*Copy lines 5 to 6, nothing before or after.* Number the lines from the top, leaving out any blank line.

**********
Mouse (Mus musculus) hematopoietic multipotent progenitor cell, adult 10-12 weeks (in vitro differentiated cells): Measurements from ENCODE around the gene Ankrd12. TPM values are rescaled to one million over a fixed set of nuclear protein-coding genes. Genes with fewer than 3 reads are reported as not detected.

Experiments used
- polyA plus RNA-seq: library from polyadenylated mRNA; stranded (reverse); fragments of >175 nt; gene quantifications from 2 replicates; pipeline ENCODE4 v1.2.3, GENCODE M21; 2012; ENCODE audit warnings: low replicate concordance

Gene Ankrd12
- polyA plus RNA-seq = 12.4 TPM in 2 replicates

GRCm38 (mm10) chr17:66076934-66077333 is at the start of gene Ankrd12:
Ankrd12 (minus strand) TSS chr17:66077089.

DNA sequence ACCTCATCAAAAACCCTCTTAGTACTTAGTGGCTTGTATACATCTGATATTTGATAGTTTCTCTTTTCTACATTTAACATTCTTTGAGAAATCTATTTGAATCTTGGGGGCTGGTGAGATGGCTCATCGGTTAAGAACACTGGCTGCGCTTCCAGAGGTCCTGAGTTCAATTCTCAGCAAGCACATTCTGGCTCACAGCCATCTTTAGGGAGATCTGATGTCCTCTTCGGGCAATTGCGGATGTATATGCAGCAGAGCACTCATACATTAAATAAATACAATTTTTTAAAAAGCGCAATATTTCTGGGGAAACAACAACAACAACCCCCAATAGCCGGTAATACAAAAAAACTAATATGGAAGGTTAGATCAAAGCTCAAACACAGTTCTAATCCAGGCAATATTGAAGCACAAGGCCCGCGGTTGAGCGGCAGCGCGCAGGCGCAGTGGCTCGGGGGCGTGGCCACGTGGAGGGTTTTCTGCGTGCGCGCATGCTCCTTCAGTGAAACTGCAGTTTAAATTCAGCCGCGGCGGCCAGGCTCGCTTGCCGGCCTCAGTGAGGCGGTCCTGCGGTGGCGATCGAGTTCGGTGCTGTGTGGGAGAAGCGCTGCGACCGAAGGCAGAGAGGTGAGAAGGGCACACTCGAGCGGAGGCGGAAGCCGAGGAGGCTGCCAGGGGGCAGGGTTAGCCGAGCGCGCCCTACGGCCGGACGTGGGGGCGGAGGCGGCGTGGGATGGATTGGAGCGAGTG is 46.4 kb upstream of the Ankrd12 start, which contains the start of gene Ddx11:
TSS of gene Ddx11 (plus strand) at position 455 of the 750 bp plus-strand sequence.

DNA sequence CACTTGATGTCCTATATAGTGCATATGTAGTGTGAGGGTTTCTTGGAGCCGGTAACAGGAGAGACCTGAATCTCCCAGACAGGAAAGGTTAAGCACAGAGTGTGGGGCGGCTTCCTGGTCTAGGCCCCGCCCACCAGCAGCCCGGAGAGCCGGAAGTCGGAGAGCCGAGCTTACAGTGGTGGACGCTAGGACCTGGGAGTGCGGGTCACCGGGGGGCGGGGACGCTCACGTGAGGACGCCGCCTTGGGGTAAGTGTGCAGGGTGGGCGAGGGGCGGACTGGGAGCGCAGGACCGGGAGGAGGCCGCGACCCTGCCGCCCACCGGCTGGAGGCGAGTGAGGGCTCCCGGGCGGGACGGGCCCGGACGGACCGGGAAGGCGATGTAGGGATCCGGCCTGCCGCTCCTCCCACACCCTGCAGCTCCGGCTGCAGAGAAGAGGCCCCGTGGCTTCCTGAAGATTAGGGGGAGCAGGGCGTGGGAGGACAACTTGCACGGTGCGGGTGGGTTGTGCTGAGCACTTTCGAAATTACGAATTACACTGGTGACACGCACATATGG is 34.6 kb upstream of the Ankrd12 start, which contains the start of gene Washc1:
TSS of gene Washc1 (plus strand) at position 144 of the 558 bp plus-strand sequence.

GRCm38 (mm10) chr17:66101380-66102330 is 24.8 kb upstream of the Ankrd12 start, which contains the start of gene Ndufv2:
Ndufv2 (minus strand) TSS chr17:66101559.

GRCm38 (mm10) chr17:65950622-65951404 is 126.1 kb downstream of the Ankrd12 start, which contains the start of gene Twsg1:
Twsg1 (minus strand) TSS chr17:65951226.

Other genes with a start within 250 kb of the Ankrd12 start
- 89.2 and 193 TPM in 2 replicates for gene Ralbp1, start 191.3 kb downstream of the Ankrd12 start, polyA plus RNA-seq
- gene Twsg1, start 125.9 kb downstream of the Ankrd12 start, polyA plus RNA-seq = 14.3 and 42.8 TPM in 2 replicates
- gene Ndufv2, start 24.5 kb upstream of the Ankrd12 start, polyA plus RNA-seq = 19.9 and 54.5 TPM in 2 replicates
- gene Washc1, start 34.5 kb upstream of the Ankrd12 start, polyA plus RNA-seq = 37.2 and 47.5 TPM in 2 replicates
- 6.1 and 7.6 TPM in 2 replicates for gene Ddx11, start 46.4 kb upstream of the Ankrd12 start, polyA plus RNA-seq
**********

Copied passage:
- polyA plus RNA-seq = 12.4 TPM in 2 replicates

GRCm38 (mm10) chr17:66076934-66077333 is at the start of gene Ankrd12: